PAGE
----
How to migrate data from a Windows 7 "File Server" to a new Windows 2016 File Server.

I have two Windows 7 systems, acting as File Servers, that I need to migrate to Windows Server 2016. One system is setup (crudly) as the "main" Server; all User Shares are linked to that box. The 2nd system acts as the backup; mirroring of the data is accomplished by a script that utilizes ROBOCOPY that copies all the data from the Storage Array attached to System 1 to the Storage Array attached to System 2. I need to also be able to copy over (retain) ALL the Shares and permissions (ACL). Obvisouly you can't do an IPU from Windows 7 to Server 2016, nor do I think the the FSMT will run on Windows 7.

Since the shares, and files are on a Storage Array attached to the machine(s), if I do a fresh install of Server 2016, will it retain the permissions (ACL) of the shares? I know I'll have to reshare the data to point it to the new machine, but I'm concerned about the ACL for each share. I read this article from Microsoft: Saving and restoring existing Windows shares, and was wondering if this is all I needed to do. Since the data is already on the Storage Arrays attached to the machines, there is nothing to ROBOCOPY over after the new OS install.

Can someone please give me some insite on how I shoud do this?
Don Williams JrISSEAsked:
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JohnBusiness Consultant (Owner)Commented:
For the number of people that Windows 7 can manage, if it were me, I would set up the Server 2016 new, and set up the users new as well.

Then copy the needed data into the appropriate folders.

The differences between Windows 7 and Server 2016 are pretty vast.
kevinhsiehCommented:
Since you don't have a server already, I imagine that there is no domain. Since you're going to a server, you should also be going to a domain. This means that all existing local accounts and their SIDs will have no meaning in a domain environment. Setup new users and domain global and domain local security groups. Setup new shares on the new server, and setup correct domain local group based NTFS permissions on the new server. Then copy all data over, and let the files and directories inherit the new permission structure.

Since everything is going to get re-done, I would setup a DFS Namespace and map all shares to that. It will make future migrations much simpler.
JohnBusiness Consultant (Owner)Commented:
Since you're going to a server, you should also be going to a domain.

Agree. And I just assumed a domain and AD.
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Don Williams JrISSEAuthor Commented:
I'm sorry guys, I should have clarified this. We're already domain with full AD.

I inhenerited this mess, and just finished migrating them to a Windows 2016 domain infrastructure. Their existing "file server" is the last piece of the migration. The current windows 7 machines are joined to the domain. The acl are based on the user's domain accounts. No local nom-domain account exist anymore. All users are put into groups, with the groups have the permissions.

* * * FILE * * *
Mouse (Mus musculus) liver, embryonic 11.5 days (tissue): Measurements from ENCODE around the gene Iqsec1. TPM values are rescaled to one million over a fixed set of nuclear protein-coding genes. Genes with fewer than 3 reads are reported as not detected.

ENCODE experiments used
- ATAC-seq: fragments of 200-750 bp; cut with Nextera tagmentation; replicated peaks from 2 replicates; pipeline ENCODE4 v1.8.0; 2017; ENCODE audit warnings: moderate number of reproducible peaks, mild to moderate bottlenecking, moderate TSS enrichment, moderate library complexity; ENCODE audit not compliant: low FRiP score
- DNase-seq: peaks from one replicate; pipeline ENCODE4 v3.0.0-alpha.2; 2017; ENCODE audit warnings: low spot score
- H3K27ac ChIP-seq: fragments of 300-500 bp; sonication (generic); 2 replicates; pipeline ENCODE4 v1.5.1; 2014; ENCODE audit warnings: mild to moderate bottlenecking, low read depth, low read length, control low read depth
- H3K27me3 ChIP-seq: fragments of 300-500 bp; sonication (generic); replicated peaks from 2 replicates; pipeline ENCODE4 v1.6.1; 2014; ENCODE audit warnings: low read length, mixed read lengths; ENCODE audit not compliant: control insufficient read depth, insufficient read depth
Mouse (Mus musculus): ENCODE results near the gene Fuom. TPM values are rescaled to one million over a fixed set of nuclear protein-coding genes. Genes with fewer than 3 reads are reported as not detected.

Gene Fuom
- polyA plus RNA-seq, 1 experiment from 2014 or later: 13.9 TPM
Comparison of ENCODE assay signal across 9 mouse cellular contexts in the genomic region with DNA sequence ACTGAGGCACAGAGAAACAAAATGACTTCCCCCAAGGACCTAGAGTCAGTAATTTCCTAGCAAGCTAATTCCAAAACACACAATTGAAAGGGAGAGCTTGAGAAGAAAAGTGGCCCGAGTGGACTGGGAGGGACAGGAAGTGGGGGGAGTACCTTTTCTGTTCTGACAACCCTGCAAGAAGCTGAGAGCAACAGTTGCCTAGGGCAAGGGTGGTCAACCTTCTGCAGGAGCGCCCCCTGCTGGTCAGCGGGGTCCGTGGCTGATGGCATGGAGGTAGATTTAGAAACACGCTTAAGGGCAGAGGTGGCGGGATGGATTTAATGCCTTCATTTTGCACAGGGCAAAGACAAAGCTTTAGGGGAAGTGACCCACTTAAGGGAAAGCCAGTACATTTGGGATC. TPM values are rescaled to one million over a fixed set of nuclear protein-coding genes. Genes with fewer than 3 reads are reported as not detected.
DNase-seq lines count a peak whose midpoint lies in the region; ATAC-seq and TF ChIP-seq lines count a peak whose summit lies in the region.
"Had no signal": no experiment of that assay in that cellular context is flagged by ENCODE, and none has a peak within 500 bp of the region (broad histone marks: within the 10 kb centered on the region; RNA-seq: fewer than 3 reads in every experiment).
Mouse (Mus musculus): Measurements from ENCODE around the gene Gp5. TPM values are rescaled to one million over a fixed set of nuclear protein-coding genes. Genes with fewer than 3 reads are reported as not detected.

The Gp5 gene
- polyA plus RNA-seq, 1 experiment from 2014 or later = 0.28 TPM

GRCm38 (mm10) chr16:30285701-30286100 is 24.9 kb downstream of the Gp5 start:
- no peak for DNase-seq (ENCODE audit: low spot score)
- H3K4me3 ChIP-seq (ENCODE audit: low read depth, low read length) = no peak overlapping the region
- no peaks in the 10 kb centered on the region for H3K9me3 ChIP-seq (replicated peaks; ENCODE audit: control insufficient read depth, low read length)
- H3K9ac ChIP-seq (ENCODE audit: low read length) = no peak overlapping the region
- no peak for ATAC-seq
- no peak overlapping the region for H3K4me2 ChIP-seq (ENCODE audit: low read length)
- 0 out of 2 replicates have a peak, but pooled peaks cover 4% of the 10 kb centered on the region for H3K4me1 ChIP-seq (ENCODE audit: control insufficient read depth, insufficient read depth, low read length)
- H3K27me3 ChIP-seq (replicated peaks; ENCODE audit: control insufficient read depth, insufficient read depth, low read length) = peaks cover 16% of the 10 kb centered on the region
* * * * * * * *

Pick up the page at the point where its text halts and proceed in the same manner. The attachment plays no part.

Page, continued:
JohnBusiness Consultant (Owner)Commented:
So then is it now feasible (I think so) to just copy user data to the correct folders. Or, does "completed the migration" mean just that?
kevinhsiehCommented:
If there are no groups in use that are local to the Windows 7, and they are all domain groups and accounts, then yes, your article about saving and restoring shares using the registry is valid. I sometimes need to edit the physical path to the shares when migrating from server to server if the file layout changes, but it works well. I only import the information regarding shares I create. I do not import any admin shares.
Don Williams JrISSEAuthor Commented:
That is correct. All accounts are Domain accounts; no local accounts exist on the network. I already changed the acl's on the shares to reflect the the appropriate domain groups that the User's were put in, and individual user accounts were removed.

I'm reusing the Windows 7 hardware as they have 32 cores and 192GB ram, and the attached Storage Arrays will be left connected and untouched. All I need to do is remove Windows 7, and install Server 2016. I fully expect to have to edit some physical paths, and to perform some other house cleaning.

My plan would be to take one of the machines down, install Server 2016, bring it back up, join it to the domain, and copy the REG keys over. Once that machined "settled," I'd do the same thing to the other machine; I want to set up a DFS Namespace, so if one machine dies, they can still access their data housed on the other machine's Storage Array; like AD does with SYSVOL.

I'm not a Storage Engineer, so I just want to make sure I'm looking at this correctly.
kevinhsiehCommented:
You sounds like you're in good shape.

Have you used DFS Namespace before? It can be setup independently of the migration, but having DFS Namespace in place makes the migration much easier. If you have to redo drive mappings anyway, do it once to point to DFS and be done with it forever.

You must have a small network, and Windows Pro accepts only a limited number of concurrent connections.
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